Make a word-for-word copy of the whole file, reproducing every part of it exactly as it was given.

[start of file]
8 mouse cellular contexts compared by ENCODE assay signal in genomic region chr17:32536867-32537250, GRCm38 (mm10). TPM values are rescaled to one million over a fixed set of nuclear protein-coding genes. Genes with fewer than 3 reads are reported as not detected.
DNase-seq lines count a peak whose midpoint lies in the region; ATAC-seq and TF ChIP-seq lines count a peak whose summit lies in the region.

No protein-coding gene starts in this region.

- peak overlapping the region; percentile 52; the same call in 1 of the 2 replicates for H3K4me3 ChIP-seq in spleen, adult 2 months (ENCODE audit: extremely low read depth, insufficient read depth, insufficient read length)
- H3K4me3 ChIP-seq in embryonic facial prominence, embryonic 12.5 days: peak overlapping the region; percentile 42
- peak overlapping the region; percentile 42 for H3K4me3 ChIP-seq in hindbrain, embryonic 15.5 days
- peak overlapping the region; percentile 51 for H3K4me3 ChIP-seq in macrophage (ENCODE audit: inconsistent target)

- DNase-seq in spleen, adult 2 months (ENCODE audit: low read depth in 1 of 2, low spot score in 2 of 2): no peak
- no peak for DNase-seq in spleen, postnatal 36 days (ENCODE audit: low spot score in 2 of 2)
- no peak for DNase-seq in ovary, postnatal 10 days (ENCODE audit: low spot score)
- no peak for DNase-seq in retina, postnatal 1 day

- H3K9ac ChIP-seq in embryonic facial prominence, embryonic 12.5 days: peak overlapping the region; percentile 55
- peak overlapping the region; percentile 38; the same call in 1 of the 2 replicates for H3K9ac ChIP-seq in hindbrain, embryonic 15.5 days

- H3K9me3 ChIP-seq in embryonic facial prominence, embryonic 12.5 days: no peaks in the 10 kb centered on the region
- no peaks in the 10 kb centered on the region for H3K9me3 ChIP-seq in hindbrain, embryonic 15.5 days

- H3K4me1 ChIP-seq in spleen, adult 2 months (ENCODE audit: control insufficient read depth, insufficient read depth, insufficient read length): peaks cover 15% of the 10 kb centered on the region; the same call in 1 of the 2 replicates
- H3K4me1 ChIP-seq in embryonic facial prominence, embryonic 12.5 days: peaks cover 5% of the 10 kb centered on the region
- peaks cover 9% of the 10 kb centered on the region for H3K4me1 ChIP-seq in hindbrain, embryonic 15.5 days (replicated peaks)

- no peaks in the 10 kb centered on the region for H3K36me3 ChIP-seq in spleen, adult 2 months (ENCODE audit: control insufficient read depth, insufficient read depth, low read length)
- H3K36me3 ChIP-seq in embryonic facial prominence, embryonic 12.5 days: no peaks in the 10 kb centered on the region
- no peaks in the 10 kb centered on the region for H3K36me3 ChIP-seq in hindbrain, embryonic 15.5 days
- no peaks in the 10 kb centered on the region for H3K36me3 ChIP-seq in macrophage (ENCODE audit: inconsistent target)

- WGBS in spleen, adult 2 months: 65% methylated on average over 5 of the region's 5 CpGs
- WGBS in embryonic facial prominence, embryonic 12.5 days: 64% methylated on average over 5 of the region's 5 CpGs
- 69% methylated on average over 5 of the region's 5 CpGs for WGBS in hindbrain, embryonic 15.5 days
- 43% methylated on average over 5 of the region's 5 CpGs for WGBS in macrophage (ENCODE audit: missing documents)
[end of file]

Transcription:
8 mouse cellular contexts compared by ENCODE assay signal in genomic region chr17:32536867-32537250, GRCm38 (mm10). TPM values are rescaled to one million over a fixed set of nuclear protein-coding genes. Genes with fewer than 3 reads are reported as not detected.
DNase-seq lines count a peak whose midpoint lies in the region; ATAC-seq and TF ChIP-seq lines count a peak whose summit lies in the region.

No protein-coding gene starts in this region.

- peak overlapping the region; percentile 52; the same call in 1 of the 2 replicates for H3K4me3 ChIP-seq in spleen, adult 2 months (ENCODE audit: extremely low read depth, insufficient read depth, insufficient read length)
- H3K4me3 ChIP-seq in embryonic facial prominence, embryonic 12.5 days: peak overlapping the region; percentile 42
- peak overlapping the region; percentile 42 for H3K4me3 ChIP-seq in hindbrain, embryonic 15.5 days
- peak overlapping the region; percentile 51 for H3K4me3 ChIP-seq in macrophage (ENCODE audit: inconsistent target)

- DNase-seq in spleen, adult 2 months (ENCODE audit: low read depth in 1 of 2, low spot score in 2 of 2): no peak
- no peak for DNase-seq in spleen, postnatal 36 days (ENCODE audit: low spot score in 2 of 2)
- no peak for DNase-seq in ovary, postnatal 10 days (ENCODE audit: low spot score)
- no peak for DNase-seq in retina, postnatal 1 day

- H3K9ac ChIP-seq in embryonic facial prominence, embryonic 12.5 days: peak overlapping the region; percentile 55
- peak overlapping the region; percentile 38; the same call in 1 of the 2 replicates for H3K9ac ChIP-seq in hindbrain, embryonic 15.5 days

- H3K9me3 ChIP-seq in embryonic facial prominence, embryonic 12.5 days: no peaks in the 10 kb centered on the region
- no peaks in the 10 kb centered on the region for H3K9me3 ChIP-seq in hindbrain, embryonic 15.5 days

- H3K4me1 ChIP-seq in spleen, adult 2 months (ENCODE audit: control insufficient read depth, insufficient read depth, insufficient read length): peaks cover 15% of the 10 kb centered on the region; the same call in 1 of the 2 replicates
- H3K4me1 ChIP-seq in embryonic facial prominence, embryonic 12.5 days: peaks cover 5% of the 10 kb centered on the region
- peaks cover 9% of the 10 kb centered on the region for H3K4me1 ChIP-seq in hindbrain, embryonic 15.5 days (replicated peaks)

- no peaks in the 10 kb centered on the region for H3K36me3 ChIP-seq in spleen, adult 2 months (ENCODE audit: control insufficient read depth, insufficient read depth, low read length)
- H3K36me3 ChIP-seq in embryonic facial prominence, embryonic 12.5 days: no peaks in the 10 kb centered on the region
- no peaks in the 10 kb centered on the region for H3K36me3 ChIP-seq in hindbrain, embryonic 15.5 days
- no peaks in the 10 kb centered on the region for H3K36me3 ChIP-seq in macrophage (ENCODE audit: inconsistent target)

- WGBS in spleen, adult 2 months: 65% methylated on average over 5 of the region's 5 CpGs
- WGBS in embryonic facial prominence, embryonic 12.5 days: 64% methylated on average over 5 of the region's 5 CpGs
- 69% methylated on average over 5 of the region's 5 CpGs for WGBS in hindbrain, embryonic 15.5 days
- 43% methylated on average over 5 of the region's 5 CpGs for WGBS in macrophage (ENCODE audit: missing documents)